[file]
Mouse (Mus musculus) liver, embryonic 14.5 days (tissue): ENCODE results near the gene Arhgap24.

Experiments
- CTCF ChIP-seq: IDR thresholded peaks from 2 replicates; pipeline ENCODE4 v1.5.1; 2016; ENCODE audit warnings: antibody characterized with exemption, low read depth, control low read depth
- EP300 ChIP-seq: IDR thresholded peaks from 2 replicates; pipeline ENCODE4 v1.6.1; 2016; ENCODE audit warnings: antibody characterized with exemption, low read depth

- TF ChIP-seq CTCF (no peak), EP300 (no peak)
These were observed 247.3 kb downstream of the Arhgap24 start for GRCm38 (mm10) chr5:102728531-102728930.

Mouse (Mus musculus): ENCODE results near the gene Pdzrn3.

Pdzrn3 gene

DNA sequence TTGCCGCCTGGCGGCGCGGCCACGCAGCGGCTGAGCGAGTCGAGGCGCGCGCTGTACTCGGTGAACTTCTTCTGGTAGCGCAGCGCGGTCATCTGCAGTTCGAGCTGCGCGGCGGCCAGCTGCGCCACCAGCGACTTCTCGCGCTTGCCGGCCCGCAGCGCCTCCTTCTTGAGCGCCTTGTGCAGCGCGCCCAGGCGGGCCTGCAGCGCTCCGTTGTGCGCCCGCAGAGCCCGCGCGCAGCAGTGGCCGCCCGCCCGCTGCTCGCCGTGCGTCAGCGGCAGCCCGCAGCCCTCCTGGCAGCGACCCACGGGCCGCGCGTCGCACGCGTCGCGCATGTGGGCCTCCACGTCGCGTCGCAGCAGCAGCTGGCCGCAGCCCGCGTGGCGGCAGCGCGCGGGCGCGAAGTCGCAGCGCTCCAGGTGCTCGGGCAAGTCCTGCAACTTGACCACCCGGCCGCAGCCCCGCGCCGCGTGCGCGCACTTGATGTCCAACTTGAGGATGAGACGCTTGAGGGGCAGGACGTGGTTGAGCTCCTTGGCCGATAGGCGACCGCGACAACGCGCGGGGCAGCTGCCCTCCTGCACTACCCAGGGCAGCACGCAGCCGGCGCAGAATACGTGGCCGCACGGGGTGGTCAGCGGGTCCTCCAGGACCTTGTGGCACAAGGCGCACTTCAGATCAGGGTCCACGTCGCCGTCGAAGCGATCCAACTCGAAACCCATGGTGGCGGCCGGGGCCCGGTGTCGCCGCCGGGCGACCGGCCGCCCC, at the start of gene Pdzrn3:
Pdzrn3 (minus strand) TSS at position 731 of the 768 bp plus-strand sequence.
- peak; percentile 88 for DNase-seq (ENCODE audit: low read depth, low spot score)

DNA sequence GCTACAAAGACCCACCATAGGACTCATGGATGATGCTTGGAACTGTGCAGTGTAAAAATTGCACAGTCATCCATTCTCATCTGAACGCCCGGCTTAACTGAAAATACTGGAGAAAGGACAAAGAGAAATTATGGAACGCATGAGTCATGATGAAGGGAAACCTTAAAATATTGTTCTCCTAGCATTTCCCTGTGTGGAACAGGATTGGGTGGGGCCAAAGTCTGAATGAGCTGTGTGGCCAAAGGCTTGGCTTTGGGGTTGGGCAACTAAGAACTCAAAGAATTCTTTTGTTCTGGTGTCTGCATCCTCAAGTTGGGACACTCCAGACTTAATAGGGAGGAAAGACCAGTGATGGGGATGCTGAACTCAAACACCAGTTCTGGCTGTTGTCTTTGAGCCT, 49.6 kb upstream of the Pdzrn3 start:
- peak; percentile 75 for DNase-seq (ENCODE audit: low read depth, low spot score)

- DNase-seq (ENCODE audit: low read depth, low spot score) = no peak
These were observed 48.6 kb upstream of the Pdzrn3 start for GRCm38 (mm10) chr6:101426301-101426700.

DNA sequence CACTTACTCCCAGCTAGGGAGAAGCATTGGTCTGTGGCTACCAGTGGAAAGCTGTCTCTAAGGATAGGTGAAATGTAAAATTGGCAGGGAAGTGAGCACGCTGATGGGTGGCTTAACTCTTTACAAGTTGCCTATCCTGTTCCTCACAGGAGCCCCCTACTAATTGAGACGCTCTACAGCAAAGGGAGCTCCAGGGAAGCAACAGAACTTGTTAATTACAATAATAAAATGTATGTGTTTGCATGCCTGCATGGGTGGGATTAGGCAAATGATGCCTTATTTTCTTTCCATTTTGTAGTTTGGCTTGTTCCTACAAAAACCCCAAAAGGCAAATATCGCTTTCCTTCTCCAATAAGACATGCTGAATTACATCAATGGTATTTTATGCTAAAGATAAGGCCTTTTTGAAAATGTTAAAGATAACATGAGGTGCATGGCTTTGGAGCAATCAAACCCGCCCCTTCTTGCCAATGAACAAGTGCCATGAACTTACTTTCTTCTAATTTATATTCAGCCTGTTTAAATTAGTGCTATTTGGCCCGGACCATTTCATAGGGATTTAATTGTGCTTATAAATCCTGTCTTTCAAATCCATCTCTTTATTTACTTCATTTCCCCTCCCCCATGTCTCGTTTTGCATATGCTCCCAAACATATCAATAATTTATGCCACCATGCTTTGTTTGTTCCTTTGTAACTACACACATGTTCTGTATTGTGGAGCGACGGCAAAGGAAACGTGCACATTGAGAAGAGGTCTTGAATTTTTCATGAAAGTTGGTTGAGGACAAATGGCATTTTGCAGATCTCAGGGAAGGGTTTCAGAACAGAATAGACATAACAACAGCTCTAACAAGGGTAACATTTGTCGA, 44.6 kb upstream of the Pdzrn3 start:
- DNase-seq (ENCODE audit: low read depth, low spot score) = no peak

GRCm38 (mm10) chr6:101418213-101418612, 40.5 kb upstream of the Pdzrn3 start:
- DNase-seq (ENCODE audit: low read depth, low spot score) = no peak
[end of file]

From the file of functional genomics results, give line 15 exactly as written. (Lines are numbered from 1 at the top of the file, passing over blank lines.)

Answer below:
These were observed 48.6 kb upstream of the Pdzrn3 start for GRCm38 (mm10) chr6:101426301-101426700.